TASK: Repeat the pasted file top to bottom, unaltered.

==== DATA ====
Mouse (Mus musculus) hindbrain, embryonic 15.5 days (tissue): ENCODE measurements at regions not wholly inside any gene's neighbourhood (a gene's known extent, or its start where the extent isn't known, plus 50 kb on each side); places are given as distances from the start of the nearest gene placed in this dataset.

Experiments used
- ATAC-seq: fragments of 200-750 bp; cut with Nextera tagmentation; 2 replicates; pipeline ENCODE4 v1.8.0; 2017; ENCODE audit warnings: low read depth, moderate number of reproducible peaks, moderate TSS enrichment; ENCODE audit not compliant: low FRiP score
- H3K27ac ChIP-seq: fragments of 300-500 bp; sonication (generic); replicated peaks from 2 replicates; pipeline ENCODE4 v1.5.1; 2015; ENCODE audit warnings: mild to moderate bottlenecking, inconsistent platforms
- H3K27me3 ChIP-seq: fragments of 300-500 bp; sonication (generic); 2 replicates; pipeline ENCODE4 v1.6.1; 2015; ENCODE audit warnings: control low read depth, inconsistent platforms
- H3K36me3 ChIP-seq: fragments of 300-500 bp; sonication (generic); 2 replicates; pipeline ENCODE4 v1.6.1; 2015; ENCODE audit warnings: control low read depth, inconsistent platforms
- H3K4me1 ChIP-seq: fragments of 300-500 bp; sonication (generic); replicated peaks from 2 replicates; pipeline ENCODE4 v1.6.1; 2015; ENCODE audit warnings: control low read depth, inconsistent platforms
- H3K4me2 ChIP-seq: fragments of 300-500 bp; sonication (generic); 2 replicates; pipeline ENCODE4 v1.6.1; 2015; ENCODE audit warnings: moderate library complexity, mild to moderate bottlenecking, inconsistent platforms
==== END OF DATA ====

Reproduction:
Mouse (Mus musculus) hindbrain, embryonic 15.5 days (tissue): ENCODE measurements at regions not wholly inside any gene's neighbourhood (a gene's known extent, or its start where the extent isn't known, plus 50 kb on each side); places are given as distances from the start of the nearest gene placed in this dataset.

Experiments used
- ATAC-seq: fragments of 200-750 bp; cut with Nextera tagmentation; 2 replicates; pipeline ENCODE4 v1.8.0; 2017; ENCODE audit warnings: low read depth, moderate number of reproducible peaks, moderate TSS enrichment; ENCODE audit not compliant: low FRiP score
- H3K27ac ChIP-seq: fragments of 300-500 bp; sonication (generic); replicated peaks from 2 replicates; pipeline ENCODE4 v1.5.1; 2015; ENCODE audit warnings: mild to moderate bottlenecking, inconsistent platforms
- H3K27me3 ChIP-seq: fragments of 300-500 bp; sonication (generic); 2 replicates; pipeline ENCODE4 v1.6.1; 2015; ENCODE audit warnings: control low read depth, inconsistent platforms
- H3K36me3 ChIP-seq: fragments of 300-500 bp; sonication (generic); 2 replicates; pipeline ENCODE4 v1.6.1; 2015; ENCODE audit warnings: control low read depth, inconsistent platforms
- H3K4me1 ChIP-seq: fragments of 300-500 bp; sonication (generic); replicated peaks from 2 replicates; pipeline ENCODE4 v1.6.1; 2015; ENCODE audit warnings: control low read depth, inconsistent platforms
- H3K4me2 ChIP-seq: fragments of 300-500 bp; sonication (generic); 2 replicates; pipeline ENCODE4 v1.6.1; 2015; ENCODE audit warnings: moderate library complexity, mild to moderate bottlenecking, inconsistent platforms